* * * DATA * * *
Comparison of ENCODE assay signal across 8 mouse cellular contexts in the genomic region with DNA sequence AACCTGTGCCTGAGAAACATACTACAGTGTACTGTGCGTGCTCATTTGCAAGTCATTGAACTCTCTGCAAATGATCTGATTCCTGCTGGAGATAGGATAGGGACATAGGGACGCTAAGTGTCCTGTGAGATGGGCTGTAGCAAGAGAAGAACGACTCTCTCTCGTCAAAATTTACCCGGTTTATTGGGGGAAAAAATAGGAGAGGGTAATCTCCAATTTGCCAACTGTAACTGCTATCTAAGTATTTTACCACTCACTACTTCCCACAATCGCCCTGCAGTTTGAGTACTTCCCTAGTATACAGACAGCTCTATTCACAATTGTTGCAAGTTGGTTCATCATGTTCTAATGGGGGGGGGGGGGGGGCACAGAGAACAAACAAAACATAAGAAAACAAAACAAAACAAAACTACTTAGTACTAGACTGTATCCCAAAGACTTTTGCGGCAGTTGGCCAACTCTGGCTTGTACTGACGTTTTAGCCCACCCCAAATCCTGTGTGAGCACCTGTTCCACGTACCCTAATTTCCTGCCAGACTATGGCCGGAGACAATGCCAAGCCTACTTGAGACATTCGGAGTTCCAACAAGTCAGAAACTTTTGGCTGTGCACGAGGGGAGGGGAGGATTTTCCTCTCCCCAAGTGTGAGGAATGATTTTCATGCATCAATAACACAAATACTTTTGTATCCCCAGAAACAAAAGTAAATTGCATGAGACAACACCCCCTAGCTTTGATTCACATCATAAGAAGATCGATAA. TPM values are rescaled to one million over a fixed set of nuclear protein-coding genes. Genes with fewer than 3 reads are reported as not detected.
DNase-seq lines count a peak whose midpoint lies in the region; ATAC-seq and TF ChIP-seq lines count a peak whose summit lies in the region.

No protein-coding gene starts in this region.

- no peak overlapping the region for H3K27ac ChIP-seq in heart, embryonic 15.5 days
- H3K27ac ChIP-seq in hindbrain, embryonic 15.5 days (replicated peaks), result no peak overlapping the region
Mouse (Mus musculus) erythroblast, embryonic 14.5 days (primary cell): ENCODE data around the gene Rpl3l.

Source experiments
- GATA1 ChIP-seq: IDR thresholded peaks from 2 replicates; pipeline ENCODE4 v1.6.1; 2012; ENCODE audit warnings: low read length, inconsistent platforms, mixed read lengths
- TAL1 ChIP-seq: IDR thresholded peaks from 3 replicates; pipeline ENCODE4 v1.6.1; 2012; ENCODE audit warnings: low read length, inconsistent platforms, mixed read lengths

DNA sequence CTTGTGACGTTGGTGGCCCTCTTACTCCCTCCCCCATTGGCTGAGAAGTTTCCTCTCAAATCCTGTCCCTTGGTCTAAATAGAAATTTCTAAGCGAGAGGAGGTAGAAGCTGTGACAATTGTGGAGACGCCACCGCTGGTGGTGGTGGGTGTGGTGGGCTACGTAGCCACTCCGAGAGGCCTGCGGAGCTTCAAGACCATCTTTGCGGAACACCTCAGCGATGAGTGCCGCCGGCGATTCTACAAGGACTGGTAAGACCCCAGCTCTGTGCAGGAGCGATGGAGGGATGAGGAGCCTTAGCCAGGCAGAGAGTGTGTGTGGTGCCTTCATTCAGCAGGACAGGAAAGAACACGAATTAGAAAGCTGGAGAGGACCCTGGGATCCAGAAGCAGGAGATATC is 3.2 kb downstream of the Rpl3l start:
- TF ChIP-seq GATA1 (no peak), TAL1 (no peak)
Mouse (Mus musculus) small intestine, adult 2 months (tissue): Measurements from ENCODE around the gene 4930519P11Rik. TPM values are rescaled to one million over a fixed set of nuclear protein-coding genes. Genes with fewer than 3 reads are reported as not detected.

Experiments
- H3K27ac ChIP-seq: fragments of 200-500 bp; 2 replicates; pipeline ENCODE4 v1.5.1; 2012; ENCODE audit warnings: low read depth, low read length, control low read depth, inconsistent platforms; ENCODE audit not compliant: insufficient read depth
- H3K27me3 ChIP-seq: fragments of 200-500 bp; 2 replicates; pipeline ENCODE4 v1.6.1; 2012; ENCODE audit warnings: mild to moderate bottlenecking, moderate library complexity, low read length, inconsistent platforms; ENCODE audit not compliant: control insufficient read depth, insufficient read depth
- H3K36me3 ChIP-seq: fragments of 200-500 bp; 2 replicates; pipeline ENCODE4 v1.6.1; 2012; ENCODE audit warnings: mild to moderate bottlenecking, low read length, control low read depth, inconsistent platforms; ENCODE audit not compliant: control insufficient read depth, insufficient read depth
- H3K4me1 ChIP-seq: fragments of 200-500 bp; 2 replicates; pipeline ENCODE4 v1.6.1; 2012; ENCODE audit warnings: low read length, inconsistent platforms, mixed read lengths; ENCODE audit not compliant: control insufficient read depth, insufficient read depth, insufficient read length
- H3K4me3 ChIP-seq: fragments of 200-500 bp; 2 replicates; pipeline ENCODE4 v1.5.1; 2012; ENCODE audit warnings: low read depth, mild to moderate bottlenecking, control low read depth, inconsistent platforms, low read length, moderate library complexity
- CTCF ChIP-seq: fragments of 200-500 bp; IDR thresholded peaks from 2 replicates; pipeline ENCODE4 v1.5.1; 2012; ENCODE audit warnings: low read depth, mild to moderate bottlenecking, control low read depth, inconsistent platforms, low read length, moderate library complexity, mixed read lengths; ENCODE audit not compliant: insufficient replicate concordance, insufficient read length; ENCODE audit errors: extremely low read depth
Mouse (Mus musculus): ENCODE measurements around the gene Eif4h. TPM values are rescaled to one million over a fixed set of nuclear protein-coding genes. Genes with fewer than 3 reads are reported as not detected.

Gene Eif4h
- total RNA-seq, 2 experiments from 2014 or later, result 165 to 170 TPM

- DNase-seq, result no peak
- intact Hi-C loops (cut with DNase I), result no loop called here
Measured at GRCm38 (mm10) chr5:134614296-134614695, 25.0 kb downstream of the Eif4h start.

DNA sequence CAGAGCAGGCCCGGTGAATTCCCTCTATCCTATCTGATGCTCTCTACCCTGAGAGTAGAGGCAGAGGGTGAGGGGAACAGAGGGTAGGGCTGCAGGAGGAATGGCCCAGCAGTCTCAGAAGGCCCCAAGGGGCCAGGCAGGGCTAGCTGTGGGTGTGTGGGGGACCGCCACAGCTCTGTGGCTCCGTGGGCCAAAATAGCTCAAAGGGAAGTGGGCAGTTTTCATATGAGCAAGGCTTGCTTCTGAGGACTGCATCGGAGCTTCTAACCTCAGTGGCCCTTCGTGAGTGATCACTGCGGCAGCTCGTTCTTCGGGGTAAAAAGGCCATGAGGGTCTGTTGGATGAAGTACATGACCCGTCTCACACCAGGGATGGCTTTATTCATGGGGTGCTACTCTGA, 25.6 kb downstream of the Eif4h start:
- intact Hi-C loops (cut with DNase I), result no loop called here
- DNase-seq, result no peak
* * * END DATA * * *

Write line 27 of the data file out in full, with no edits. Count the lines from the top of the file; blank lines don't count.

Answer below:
- intact Hi-C loops (cut with DNase I), result no loop called here